A Journalist of Jewish descent in Berlin feels that he is a loser of the political changes in Germany after 1989. When his mother dies, he has to meet his brother to whom he has not talked ...
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The action comedy is set in 1944. Hitler appears in it as physically and mentally destroyed person who takes the advice of Goebbels in the actor-teacher of Jewish concentration camp for ... See full summary »
Lena Katz, who is German, and David Fish, who is American, are Jews who live in New York. When Lena's mother, who arrives from Germany, meets her at a hotel, she finds an almost-dead woman ... See full summary »
A group of kids grow up on the short, wrong (east) side of the Sonnenallee in Berlin, right next to one of the few border crossings between East and West reserved for German citizens. The ... See full summary »
Mimi lives in a difficult family: hyperactive son Felix, a chaotic ex-husband and a gambling father. Felix registers her for a casting show abroad. The prize could amortize their debts, so she decides to go. And the others want to join.
Ernst Wilhelm Rodriguez,
A Journalist of Jewish descent in Berlin feels that he is a loser of the political changes in Germany after 1989. When his mother dies, he has to meet his brother to whom he has not talked for years and to meet all his other family members. But during the preparations for the funeral he plays a snooker-cup for paying his debts with the money for the victory, and many other things mixes up. Written by
There's been a media buzz surrounding this movie since its release in Germany. It is a bittersweet satirical comedy on the relationship between Jewish and non-Jewish Germans, making it - to my knowledge - the first movie of its kind and utterly successful.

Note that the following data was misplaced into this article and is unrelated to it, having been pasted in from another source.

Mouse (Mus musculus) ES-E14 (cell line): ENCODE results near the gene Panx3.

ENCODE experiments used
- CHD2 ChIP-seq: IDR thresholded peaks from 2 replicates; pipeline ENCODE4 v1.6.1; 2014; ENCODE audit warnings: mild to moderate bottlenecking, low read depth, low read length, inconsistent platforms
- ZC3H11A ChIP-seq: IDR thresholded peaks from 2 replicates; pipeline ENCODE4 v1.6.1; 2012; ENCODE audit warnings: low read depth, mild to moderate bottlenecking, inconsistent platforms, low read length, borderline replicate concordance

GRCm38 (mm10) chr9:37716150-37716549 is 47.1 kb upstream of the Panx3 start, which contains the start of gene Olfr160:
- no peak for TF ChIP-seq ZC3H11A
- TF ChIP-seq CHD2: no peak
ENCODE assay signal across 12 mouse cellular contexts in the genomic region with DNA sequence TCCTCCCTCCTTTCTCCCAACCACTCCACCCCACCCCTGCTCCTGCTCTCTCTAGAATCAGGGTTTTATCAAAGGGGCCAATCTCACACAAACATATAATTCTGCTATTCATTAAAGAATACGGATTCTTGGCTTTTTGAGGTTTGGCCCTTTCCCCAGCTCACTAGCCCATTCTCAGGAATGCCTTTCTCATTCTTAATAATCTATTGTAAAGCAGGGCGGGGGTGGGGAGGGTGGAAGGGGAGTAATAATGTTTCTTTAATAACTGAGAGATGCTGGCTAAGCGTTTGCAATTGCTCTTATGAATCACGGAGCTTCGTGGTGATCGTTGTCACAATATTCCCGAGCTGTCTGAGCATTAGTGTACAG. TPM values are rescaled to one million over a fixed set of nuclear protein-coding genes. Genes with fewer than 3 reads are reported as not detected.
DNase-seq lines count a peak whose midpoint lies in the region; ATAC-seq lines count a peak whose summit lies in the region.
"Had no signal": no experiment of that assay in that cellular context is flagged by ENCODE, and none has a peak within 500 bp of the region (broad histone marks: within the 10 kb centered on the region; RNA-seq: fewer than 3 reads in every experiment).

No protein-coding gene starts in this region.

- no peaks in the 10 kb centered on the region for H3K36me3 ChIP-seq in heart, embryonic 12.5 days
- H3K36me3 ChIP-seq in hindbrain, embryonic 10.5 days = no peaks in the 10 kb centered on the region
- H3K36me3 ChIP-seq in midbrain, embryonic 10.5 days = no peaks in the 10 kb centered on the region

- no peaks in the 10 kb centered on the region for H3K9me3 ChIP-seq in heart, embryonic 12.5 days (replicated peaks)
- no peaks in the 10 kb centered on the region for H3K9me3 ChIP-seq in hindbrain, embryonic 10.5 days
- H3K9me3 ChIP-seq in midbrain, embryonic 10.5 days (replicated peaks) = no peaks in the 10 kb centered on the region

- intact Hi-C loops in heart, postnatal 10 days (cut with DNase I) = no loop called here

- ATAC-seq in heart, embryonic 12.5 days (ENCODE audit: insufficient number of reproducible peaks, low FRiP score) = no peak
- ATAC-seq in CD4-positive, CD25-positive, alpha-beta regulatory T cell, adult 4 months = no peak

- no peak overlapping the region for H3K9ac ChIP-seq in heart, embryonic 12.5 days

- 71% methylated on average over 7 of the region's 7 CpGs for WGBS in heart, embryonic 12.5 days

Since the Shoah, there has been a perception among the majority of non-Jewish Germans that Jewish people in this country have to be treated with velvet gloves in every respect. This perception is strengthened further by the fact that due to the small number of Jewish communities in Germany, many non-Jewish Germans don't know Jewish people personally, thus creating an abstract image of easily offended Jews who have to be treated with utmost political correctness.
This movie by Dani Levy puts things into perspective again, demonstrating that despite the atrocities committed by Nazi Germany against the Jewish population, one nowadays is allowed to laugh about curiosities caused by Jewish rituals like problems in keeping the household going during Shabbat or about other Jewish/non-Jewish incompatibilities without breaking a taboo. Both Jewish and non-Jewish stereotypes are equally poked fun at in this movie, and with its intentional and charming political incorrectness and spot-on irony on this complex and sensitive matter, it is hilariously funny and an absolute must-see! I am convinced that this movie will help bring relations of Jewish/non-Jewish Germans to a more normal, more natural level, based on more mutual understanding. But even for those not looking so much for a movie with a message, but rather for an evening highlight of clever entertainment and big laughter, this is an ideal choice!
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